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Chicago Scrabble Club: Defining the Game From 'Quezales' to 'Quixotry'

By Justin Breen | December 6, 2013 7:39am
 The Chicago Scrabble Club, which has about 20 members, meets about once a month in Lakeview.
Chicago Scrabble Club
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LAKEVIEW — "Reequips" is defined as "to provide with new equipment," but it has an entirely different meaning to Doug Lundquist.

"That's the best Scrabble word I ever played," the Lakeview resident said, vividly recalling the time he used the word to beat a computer opponent in 2004.

Lundquist scored a personal best 302 points using "reequips," laying it out over two "triple word" spots on the board with the "q" resting on a "double letter" spot. It also led to Lundquist tallying more than 600 points in Scrabble for the first time — a mark he's broken on several occasions since.

Lundquist is the No. 1 Scrabble player in Chicago, according to the North American Scrabble Players Association, the game's governing body. He owns a $150 Scrabble board, which spins like a lazy susan and even has his name plated in gold and black on one end.

 The Chicago Scrabble Club, which has 20 members, meets about once a month in Lakeview.
The Chicago Scrabble Club, which has 20 members, meets about once a month in Lakeview.
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DNAinfo/Justin Breen

The 42-year-old participates in several Scrabble groups in the suburbs, but he said he couldn't find one in the city with tough opponents, so he founded Chicago Scrabble Club about six months ago. The club, which has 20 members, including six women, meets once a month in restaurants throughout Lakeview. The sessions last several hours, and games finish somewhat rapidly because each player has a 25-minute time limit.

"New members are welcome, and everyone is encouraged to come out and try, but there's a good chance their weaknesses with be revealed to them," said Lundquist, a teacher and researcher in Web analytics at the University of Illinois-Chicago.

Five of the club's members met Thursday night at Noodles and Company, 3419 N. Southport Ave., which Uptown's Al Helfgott said has "good food and alcohol, which is part of the reason I joined this club."

But the game is also serious business for Helfgott, 53, a 30-year Scrabble veteran who has had several games with six "Bingos" — when a player uses all seven of his tiles and receives bonus points.

"I'm waiting for that lucky time when I hit seven Bingos," he said. "I've had a seventh Bingo on my rack one time, but there was nowhere to put it on the board."

Helfgott also scored a 713 on Feb. 7, 2002 — one of the few times a Chicagoan has broken the 700 threshold. "Holy crap!" was the response of Lundquist (best game: 630) when Helfgott proudly announced his highest score ever.

The greatest Scrabble performance by a Chicagoan was Nick Ballard's 792 in 1980, which is 38 points less than the all-time record of 830 from Massachusetts' Michael Cresta, who also set a mark in that game with the 365-point word "quixotry."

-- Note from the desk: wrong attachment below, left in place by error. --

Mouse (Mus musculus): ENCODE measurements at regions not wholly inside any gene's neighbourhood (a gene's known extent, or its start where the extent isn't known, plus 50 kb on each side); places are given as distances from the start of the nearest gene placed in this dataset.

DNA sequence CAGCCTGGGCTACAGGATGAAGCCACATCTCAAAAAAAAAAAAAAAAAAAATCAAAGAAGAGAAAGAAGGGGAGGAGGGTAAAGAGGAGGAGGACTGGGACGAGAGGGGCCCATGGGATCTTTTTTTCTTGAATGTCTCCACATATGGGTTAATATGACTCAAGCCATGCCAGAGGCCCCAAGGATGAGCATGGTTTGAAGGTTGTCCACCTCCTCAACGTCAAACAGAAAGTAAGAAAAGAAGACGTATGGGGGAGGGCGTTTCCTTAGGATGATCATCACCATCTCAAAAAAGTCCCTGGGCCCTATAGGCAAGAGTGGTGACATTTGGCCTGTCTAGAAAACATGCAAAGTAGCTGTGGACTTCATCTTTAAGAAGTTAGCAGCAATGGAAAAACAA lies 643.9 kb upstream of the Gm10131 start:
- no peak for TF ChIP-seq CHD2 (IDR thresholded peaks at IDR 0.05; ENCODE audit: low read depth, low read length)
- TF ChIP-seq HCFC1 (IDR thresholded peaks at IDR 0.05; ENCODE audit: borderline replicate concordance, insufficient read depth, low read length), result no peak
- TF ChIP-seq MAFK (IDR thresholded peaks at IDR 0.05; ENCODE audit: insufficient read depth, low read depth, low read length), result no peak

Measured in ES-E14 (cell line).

Chicago Scrabble Club's Dan Terkell, of Uptown, pulled off no small feat when stringing together "quezales" — the plural form of a tropical bird with golden-green or scarlet plumage — for 275 points 15 years ago.

Terkell, 68, who graduated from Lake View High School and Northwestern University's Downtown campus, started his Scrabble adventures three decades ago when his girlfriend at the time was "very into the game."

"She got me involved, but once I started beating her regularly, she lost interest," said Terkell, a budget analyst. "We eventually went our separate ways, but it wasn't because of Scrabble."

Terkell said Scrabble is a "great cerebral exercise," and the club's youngest member, 20-year-old Daniel Figueredo, couldn't agree more. Figueredo, a native of Garanhuns, Brazil, is a junior computer science major at Loyola University Chicago, earning a full-ride scholarship through the Science Without Borders program.

The Edgewater resident said Scrabble has not only helped him learn English, but it's increased his confidence. He's also won two Scrabble tournaments — one in Lincoln Park, the other in Elmhurst — over the last two months.

"Sometimes I break 500, but the people I'm playing against in this club are an inspiration," Figueredo said. "I want to play like them someday."

Figueredo started his Thursday night showings with a close loss to Tom Kowalik of Pilsen. Kowalik, 38, picked up the game eight years ago at first "to fill a void in my life." The game isn't quite an obsession for Kowalik, but it's pretty close. Next month, he and his girlfriend, Erica Moore, also an avid player, will venture to New Orleans for the Third Annual Crescent City Cup Scrabble Tournament at the Hyatt Regency.

"Who in their right mind would want to go to a city like New Orleans and play Scrabble inside a hotel for three days?" Kowalik asked, obviously knowing the answer.

Kowalik's all-time favorite word played is "spaceman" because it earned him 120 points, but also because "it's just a cool word." He appreciates that most of the Chicago Scrabble Club members are "quirky, dorky and eclectic" like him.

"The weirder, the better," he said.

And he's also thankful that there's a club for people who are truly passionate about Scrabble close to home.

"I felt this was needed in the city," he said.